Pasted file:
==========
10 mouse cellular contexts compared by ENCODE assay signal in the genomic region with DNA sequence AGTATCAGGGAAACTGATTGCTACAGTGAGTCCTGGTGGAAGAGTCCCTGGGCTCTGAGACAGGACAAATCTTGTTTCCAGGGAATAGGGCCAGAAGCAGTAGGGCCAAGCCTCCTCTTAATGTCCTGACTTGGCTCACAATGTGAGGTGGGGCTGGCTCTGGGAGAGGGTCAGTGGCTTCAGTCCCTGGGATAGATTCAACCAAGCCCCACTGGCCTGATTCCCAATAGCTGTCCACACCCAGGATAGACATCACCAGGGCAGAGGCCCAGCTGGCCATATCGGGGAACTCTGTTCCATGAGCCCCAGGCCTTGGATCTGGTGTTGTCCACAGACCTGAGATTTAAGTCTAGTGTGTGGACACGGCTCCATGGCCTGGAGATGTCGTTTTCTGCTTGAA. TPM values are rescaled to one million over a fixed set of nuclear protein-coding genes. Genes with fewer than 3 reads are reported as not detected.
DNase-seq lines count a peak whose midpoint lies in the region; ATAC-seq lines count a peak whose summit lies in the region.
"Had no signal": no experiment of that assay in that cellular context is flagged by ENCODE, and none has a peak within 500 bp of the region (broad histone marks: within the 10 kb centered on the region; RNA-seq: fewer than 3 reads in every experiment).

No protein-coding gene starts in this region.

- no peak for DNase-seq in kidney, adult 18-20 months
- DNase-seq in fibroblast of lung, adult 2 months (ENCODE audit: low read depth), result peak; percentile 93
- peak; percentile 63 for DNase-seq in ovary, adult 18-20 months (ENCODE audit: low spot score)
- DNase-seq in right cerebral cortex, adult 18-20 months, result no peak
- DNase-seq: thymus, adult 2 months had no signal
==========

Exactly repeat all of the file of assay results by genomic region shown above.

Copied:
10 mouse cellular contexts compared by ENCODE assay signal in the genomic region with DNA sequence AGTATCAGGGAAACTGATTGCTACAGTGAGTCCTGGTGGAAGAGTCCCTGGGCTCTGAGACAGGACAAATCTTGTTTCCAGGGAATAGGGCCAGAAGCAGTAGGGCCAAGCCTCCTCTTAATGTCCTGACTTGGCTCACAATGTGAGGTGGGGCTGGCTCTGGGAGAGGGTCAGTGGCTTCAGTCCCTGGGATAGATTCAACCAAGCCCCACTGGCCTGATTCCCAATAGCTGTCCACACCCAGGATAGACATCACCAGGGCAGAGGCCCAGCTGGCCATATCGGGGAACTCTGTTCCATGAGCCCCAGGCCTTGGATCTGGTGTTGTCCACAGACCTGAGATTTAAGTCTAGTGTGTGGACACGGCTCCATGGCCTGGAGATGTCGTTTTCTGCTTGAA. TPM values are rescaled to one million over a fixed set of nuclear protein-coding genes. Genes with fewer than 3 reads are reported as not detected.
DNase-seq lines count a peak whose midpoint lies in the region; ATAC-seq lines count a peak whose summit lies in the region.
"Had no signal": no experiment of that assay in that cellular context is flagged by ENCODE, and none has a peak within 500 bp of the region (broad histone marks: within the 10 kb centered on the region; RNA-seq: fewer than 3 reads in every experiment).

No protein-coding gene starts in this region.

- no peak for DNase-seq in kidney, adult 18-20 months
- DNase-seq in fibroblast of lung, adult 2 months (ENCODE audit: low read depth), result peak; percentile 93
- peak; percentile 63 for DNase-seq in ovary, adult 18-20 months (ENCODE audit: low spot score)
- DNase-seq in right cerebral cortex, adult 18-20 months, result no peak
- DNase-seq: thymus, adult 2 months had no signal